Fishing nets, unfortunately, do not catch fish alone… a number of seabirds are unintentionally caught by fishing nets.
This has led to some seabird species becoming endangered or on the very brink of extinction. When seabirds hunt for food, or in this case, fish, in the water, they are unaware of the fishing nets below the surface and get caught in them.
Recently, scientists have created a floating buoy with googly eyes! Buoys are objects that float on water to mark reefs, hazards, locations, etc. Let’s find out more about how these buoys might help save birds.
Dangers Seabirds Face
Seabirds rely heavily on fish as a source of food. When a number of fish are caught in fishing nets, seabirds can smell the fish from a huge distance away and eventually dive into the water to capture the fish.
Unfortunately, the seabirds get tangled up in the fishing nets, drown, and then die. Researchers found that gillnetting, a method used where a net is vertically dropped into the water and is almost invisible, is the most dangerous type of fishing net. It is responsible for killing at least 400,000 seabirds every year.
In 2018, researchers, scientists, and engineers from BirdLife International began brainstorming ways to prevent birds from going near areas with gillnets. BirdLife International is an organization that works toward supporting birds and conserving their habitats.
A Creative Solution!
Researchers realized that many seabirds tend to avoid eye contact, especially with predators, and travel away from the predator or threat. So, they came up with the idea of attaching big googly eyes to buoys, making them so large that even seabirds with poor vision can spot the eyes.
In addition, the scientists even thought to make the eyes sway back and forth, catching the attention of birds coming from all directions, and scaring them away.
BirdLife International then partnered with the Estonian Ornithological Society, as well as engineers from Fishtek Marine, to actually bring this device to life. Once the prototype was built, it was tested on the waters of Küdema Bay in Estonia for 250 hours to see if the nearby long-tailed ducks would be deterred.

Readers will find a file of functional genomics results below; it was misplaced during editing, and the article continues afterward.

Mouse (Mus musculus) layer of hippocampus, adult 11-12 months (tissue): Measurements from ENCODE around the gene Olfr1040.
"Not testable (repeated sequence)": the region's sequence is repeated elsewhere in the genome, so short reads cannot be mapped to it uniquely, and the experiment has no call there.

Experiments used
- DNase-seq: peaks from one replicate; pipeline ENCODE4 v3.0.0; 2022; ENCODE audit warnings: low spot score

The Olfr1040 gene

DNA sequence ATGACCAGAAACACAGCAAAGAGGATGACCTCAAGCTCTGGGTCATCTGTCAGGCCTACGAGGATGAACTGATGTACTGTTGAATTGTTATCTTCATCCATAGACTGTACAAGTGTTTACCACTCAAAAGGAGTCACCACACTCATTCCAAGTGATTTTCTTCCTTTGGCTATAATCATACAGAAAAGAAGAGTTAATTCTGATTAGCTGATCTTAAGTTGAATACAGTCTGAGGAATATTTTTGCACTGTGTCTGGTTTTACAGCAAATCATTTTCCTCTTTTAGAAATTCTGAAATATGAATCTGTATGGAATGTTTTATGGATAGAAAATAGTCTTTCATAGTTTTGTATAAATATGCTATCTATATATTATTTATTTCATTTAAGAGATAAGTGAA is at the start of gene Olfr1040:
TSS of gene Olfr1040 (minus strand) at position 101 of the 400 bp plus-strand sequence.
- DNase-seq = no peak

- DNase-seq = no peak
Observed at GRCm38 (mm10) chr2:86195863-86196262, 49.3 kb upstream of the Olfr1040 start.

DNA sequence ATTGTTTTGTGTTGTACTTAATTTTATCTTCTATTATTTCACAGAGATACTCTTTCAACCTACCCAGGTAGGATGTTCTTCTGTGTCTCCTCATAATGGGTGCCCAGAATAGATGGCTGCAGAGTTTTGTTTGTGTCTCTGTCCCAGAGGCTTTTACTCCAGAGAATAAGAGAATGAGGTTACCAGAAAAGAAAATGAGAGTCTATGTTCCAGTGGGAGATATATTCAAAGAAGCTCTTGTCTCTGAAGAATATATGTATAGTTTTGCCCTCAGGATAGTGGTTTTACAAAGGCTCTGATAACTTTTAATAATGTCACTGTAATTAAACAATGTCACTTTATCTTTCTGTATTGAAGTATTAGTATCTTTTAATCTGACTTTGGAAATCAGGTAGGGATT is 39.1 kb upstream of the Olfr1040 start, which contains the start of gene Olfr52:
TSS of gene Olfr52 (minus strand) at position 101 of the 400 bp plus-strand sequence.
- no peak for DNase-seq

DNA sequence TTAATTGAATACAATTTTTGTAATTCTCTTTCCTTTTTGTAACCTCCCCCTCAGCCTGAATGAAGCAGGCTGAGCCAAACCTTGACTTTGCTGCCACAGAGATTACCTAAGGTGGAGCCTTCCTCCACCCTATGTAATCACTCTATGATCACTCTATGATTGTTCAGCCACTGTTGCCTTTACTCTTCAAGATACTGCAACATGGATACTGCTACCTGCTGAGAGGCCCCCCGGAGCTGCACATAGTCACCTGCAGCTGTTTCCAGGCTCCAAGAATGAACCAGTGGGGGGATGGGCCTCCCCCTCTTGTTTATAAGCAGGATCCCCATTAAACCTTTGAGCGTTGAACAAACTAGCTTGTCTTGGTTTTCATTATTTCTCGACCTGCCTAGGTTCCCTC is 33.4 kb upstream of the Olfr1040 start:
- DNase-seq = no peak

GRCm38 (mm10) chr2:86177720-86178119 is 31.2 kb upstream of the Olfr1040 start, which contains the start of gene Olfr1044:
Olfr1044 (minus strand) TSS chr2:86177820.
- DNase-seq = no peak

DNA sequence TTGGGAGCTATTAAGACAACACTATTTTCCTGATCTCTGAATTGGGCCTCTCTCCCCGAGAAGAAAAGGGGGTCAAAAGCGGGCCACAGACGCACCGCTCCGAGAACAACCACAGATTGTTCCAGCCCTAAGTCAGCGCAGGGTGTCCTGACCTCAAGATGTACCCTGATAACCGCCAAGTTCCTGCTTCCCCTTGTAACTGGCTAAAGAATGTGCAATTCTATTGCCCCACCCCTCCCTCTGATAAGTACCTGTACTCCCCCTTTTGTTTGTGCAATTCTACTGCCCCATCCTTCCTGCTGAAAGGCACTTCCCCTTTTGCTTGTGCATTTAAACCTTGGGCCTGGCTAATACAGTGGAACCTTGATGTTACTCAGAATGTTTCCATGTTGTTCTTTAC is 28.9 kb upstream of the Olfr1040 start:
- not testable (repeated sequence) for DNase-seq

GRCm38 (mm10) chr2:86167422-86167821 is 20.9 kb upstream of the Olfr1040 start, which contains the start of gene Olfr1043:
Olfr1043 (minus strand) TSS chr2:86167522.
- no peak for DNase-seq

The results showed that the looming-eye buoys successfully scared off around 20% to 30% of ducks within a 165-foot distance. In other locations where these buoys were tested, it was discovered that the seabirds were less likely to revisit the location to fish even three weeks after the buoys were removed.
Though the experiment showed success and hope, scientists have noted that this new type of buoy won’t have permanent effects on every species of seabirds. Some may decide to eventually return to a location to fish, or some won’t feel as threatened in the first place.
Additionally, these looming-eye buoys are only a small step toward saving birds from extinction, according to scientists and researchers. While this invention has had positive impacts so far, the number of seabirds dying from fishing nets is still occurring on a large scale.
Scientists hope that eventually, they will be able to build smaller and more portable versions of the looming-eye buoy to make it more accessible and convenient to use. Even though there’s still a long way to go to help these suffering seabirds, at least scientists have made progress and taken steps toward positive change.
Sources: Guardian, NY Times, Phys.org, NewScientist